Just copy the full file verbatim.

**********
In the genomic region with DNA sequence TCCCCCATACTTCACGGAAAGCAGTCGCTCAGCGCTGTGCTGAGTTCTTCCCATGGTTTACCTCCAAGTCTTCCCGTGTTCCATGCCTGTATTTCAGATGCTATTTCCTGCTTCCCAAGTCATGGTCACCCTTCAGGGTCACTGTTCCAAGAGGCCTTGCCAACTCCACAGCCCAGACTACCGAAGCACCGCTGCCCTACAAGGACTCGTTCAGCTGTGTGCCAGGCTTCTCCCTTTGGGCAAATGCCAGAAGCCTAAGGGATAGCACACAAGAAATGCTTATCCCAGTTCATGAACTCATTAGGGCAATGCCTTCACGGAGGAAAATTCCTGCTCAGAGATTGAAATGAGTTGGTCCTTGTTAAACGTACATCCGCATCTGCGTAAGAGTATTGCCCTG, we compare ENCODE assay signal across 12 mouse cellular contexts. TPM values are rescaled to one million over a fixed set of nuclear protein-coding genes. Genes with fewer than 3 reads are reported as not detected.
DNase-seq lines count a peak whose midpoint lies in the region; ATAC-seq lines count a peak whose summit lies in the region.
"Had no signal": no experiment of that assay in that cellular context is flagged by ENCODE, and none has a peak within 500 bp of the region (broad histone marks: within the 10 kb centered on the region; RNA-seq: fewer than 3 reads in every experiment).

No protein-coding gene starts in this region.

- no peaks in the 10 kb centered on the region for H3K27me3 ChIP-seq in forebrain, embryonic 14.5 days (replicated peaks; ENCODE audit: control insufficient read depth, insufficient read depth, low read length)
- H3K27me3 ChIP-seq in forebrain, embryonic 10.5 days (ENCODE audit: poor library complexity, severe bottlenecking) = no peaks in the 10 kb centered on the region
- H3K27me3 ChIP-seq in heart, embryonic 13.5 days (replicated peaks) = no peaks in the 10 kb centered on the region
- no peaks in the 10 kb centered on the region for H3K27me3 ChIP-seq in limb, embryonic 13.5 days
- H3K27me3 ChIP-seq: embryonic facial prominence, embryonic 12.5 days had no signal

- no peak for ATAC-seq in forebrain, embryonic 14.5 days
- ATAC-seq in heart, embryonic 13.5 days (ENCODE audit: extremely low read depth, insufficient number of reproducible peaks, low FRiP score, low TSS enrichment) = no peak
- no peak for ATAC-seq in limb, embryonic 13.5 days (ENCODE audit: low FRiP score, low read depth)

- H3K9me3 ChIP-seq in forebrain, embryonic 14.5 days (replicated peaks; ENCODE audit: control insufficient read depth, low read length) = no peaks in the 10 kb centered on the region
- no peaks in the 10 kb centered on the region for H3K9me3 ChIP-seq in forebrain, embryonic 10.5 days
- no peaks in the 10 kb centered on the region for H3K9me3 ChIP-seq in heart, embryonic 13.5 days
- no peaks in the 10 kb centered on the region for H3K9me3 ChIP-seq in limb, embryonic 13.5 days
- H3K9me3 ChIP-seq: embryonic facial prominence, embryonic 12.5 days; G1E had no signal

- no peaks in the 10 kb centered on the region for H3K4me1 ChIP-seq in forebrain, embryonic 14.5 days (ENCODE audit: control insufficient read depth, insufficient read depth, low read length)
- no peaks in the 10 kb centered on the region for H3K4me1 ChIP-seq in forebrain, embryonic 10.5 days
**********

In the genomic region with DNA sequence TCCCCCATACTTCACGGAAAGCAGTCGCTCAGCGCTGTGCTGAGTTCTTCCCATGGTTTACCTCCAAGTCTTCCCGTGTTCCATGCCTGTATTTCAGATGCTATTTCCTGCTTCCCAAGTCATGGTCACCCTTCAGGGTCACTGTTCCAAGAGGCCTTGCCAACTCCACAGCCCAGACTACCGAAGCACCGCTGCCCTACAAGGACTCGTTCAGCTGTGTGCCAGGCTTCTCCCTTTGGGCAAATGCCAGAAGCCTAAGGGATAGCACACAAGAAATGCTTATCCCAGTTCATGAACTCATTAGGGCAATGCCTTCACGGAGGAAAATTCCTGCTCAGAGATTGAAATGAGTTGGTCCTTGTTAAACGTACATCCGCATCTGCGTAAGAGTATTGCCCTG, we compare ENCODE assay signal across 12 mouse cellular contexts. TPM values are rescaled to one million over a fixed set of nuclear protein-coding genes. Genes with fewer than 3 reads are reported as not detected.
DNase-seq lines count a peak whose midpoint lies in the region; ATAC-seq lines count a peak whose summit lies in the region.
"Had no signal": no experiment of that assay in that cellular context is flagged by ENCODE, and none has a peak within 500 bp of the region (broad histone marks: within the 10 kb centered on the region; RNA-seq: fewer than 3 reads in every experiment).

No protein-coding gene starts in this region.

- no peaks in the 10 kb centered on the region for H3K27me3 ChIP-seq in forebrain, embryonic 14.5 days (replicated peaks; ENCODE audit: control insufficient read depth, insufficient read depth, low read length)
- H3K27me3 ChIP-seq in forebrain, embryonic 10.5 days (ENCODE audit: poor library complexity, severe bottlenecking) = no peaks in the 10 kb centered on the region
- H3K27me3 ChIP-seq in heart, embryonic 13.5 days (replicated peaks) = no peaks in the 10 kb centered on the region
- no peaks in the 10 kb centered on the region for H3K27me3 ChIP-seq in limb, embryonic 13.5 days
- H3K27me3 ChIP-seq: embryonic facial prominence, embryonic 12.5 days had no signal

- no peak for ATAC-seq in forebrain, embryonic 14.5 days
- ATAC-seq in heart, embryonic 13.5 days (ENCODE audit: extremely low read depth, insufficient number of reproducible peaks, low FRiP score, low TSS enrichment) = no peak
- no peak for ATAC-seq in limb, embryonic 13.5 days (ENCODE audit: low FRiP score, low read depth)

- H3K9me3 ChIP-seq in forebrain, embryonic 14.5 days (replicated peaks; ENCODE audit: control insufficient read depth, low read length) = no peaks in the 10 kb centered on the region
- no peaks in the 10 kb centered on the region for H3K9me3 ChIP-seq in forebrain, embryonic 10.5 days
- no peaks in the 10 kb centered on the region for H3K9me3 ChIP-seq in heart, embryonic 13.5 days
- no peaks in the 10 kb centered on the region for H3K9me3 ChIP-seq in limb, embryonic 13.5 days
- H3K9me3 ChIP-seq: embryonic facial prominence, embryonic 12.5 days; G1E had no signal

- no peaks in the 10 kb centered on the region for H3K4me1 ChIP-seq in forebrain, embryonic 14.5 days (ENCODE audit: control insufficient read depth, insufficient read depth, low read length)
- no peaks in the 10 kb centered on the region for H3K4me1 ChIP-seq in forebrain, embryonic 10.5 days